CTA Decision on CN feed grain freight rates to Atlantic Canada

Ottawa, August 21, 1996 -- The Canadian Transportation Agency (CTA) rendered a decision today in response to a public interest application by Halifax Grain Elevator Limited (HGEL) to investigate certain freight rates established by Canadian National Railway Company (CN). The rates in question applied to movements of feed grains from western Canada and southwestern Ontario origins to destinations in the Annapolis Valley region of Nova Scotia.

 

This decision was not rendered under the Canada Transportation Act, which came into effect July 1, 1996. The Agency's mandate in this matter was to make a decision based on evidence further to legislation in effect at the time the application was filed, namely, the National Transportation Act, 1987. This legislation provided for public interest applications and findings as to whether actions of carriers were prejudicial to the public interest.

 

The CTA finds that CN's freight rates have had a direct and damaging effect on HGEL and the marine/truck transportation industry that serves it.

 

The CTA has not found evidence of effective alternative sources or transportation routings for feed grains should HGEL's operations be forced to close. It is therefore of the view that there would be no protection from monopoly abuse. The subsequent economic harm that would befall HGEL's customers, including the area livestock/dairy industry, Dover Mills, the Port of Halifax, and St. Lawrence/Great Lakes marine interests, is demonstration of prejudice to the public interest.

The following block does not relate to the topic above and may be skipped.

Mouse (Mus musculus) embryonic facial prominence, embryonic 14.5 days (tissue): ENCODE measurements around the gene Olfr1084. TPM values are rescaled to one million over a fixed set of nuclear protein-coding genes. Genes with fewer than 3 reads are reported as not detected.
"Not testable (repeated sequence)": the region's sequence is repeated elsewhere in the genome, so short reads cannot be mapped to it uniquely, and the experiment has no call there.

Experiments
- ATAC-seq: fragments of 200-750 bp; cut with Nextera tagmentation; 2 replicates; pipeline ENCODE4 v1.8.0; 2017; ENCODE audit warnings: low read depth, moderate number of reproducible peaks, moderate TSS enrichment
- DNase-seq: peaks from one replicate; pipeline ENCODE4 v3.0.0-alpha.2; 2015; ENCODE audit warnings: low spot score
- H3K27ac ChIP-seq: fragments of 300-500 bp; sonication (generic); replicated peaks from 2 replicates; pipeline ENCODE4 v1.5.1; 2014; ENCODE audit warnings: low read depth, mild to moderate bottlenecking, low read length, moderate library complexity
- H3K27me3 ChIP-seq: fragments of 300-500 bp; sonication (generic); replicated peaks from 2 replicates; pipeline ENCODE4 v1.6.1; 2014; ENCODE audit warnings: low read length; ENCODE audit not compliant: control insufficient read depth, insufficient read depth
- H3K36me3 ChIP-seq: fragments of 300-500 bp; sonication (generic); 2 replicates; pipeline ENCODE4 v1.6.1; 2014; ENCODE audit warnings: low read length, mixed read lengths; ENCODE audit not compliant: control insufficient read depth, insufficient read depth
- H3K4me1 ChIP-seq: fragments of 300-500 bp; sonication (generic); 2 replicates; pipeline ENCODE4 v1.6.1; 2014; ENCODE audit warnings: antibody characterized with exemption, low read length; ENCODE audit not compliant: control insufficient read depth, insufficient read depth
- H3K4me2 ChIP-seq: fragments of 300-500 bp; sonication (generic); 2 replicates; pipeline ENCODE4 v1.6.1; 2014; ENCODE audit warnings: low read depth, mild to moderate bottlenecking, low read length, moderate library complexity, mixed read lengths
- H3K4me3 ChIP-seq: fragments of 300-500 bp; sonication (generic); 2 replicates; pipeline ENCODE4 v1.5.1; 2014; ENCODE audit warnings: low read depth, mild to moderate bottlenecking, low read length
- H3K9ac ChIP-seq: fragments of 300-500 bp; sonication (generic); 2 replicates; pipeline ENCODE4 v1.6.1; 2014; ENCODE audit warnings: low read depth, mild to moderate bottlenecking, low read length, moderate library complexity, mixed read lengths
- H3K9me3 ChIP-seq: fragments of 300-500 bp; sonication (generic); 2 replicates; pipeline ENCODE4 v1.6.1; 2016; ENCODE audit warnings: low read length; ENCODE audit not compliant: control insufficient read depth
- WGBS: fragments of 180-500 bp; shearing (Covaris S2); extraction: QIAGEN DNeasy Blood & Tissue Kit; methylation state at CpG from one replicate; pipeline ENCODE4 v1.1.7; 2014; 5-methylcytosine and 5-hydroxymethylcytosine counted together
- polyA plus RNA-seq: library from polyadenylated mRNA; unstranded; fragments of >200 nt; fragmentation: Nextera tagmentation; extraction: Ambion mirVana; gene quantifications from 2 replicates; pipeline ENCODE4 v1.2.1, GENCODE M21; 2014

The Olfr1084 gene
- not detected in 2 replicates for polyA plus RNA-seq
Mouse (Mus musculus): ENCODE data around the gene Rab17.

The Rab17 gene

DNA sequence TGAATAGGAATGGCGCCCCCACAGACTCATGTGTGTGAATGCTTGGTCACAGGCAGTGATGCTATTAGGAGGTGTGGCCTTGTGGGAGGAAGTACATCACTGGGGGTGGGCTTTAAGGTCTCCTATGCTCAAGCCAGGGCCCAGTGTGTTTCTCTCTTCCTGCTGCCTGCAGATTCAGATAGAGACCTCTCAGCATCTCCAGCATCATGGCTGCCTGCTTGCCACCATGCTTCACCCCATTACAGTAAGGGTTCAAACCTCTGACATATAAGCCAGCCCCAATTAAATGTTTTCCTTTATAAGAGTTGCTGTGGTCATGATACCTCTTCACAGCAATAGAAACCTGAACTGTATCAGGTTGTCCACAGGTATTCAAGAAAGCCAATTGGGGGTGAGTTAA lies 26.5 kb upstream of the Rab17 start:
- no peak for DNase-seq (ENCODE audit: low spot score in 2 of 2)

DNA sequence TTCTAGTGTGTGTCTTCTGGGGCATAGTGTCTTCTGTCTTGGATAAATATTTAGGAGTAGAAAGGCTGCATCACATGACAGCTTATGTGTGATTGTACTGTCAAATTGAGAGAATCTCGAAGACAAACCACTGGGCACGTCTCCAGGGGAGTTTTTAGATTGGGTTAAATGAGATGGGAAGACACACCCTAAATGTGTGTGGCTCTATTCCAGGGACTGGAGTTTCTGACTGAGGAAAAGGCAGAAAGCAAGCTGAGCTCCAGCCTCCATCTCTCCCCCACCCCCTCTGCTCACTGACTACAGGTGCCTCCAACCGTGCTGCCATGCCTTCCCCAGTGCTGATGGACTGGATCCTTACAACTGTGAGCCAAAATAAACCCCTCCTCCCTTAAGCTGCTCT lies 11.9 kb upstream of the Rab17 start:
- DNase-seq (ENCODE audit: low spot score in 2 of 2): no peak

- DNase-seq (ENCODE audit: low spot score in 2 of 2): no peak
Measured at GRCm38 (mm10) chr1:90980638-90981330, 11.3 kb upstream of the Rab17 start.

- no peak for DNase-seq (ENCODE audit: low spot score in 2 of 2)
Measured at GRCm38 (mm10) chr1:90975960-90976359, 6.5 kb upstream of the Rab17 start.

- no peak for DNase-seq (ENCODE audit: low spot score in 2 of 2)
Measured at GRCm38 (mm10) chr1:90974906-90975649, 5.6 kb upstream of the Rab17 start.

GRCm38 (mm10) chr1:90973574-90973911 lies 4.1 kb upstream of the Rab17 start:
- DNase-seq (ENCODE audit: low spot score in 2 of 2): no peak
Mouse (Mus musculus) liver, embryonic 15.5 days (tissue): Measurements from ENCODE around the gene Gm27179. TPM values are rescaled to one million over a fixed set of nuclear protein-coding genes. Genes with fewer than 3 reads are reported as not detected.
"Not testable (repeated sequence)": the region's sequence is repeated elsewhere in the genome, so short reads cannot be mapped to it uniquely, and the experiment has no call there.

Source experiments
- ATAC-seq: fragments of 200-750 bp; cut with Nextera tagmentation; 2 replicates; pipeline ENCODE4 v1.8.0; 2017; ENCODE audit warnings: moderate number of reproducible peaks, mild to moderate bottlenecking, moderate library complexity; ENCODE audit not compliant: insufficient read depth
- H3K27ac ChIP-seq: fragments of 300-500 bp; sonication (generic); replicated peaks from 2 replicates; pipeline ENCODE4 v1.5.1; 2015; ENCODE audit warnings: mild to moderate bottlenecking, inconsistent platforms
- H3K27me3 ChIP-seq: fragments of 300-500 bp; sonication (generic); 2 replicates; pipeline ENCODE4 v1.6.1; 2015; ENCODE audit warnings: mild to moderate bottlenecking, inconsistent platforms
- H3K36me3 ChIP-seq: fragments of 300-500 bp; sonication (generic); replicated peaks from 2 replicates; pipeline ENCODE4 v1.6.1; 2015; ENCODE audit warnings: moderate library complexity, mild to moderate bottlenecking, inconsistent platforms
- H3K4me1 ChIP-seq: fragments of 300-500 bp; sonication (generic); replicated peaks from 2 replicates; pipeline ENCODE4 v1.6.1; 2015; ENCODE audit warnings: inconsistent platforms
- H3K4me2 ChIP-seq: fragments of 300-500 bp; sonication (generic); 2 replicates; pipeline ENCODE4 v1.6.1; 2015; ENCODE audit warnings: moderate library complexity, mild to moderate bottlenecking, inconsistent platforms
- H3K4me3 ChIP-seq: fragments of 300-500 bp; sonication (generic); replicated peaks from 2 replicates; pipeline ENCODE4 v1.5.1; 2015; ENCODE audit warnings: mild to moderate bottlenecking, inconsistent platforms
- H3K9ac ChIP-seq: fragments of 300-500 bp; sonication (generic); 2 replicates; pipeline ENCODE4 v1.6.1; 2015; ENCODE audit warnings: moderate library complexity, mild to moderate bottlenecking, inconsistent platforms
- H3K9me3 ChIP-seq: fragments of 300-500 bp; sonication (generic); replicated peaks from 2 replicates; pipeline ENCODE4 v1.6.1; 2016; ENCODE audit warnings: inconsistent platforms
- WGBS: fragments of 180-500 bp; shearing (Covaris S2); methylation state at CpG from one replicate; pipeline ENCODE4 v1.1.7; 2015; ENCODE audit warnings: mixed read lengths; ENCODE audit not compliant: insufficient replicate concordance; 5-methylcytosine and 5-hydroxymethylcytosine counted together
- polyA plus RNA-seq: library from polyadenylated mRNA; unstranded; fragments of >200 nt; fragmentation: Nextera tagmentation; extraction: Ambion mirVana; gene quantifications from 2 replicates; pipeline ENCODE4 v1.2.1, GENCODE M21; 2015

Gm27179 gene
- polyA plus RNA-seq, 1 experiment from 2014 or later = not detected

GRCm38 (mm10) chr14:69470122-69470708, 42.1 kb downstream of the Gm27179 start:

The CTA has concluded that the subject rates contained in CN tariffs _ CN 4436 and 4484 and Grand Trunk Western 4501 _ are indeed prejudicial to the public interest. A CTA Order requires CN to remove the prejudicial features by adjusting the applicable rates in the above mentioned tariffs. Pursuant to subsection 61(1) of the National Transportation Act, 1987, CN is directed to forthwith increase and maintain the subject rates at a more competitive level.

 

While in the short term, some users of feed grains will face higher rail charges, the CTA finds that in the long term, the existence of continued competition will prevent monopoly abuse and better serve the economic interests of these customers.

 

 


INFORMATION:    Carol Thurston (819) 994-0775

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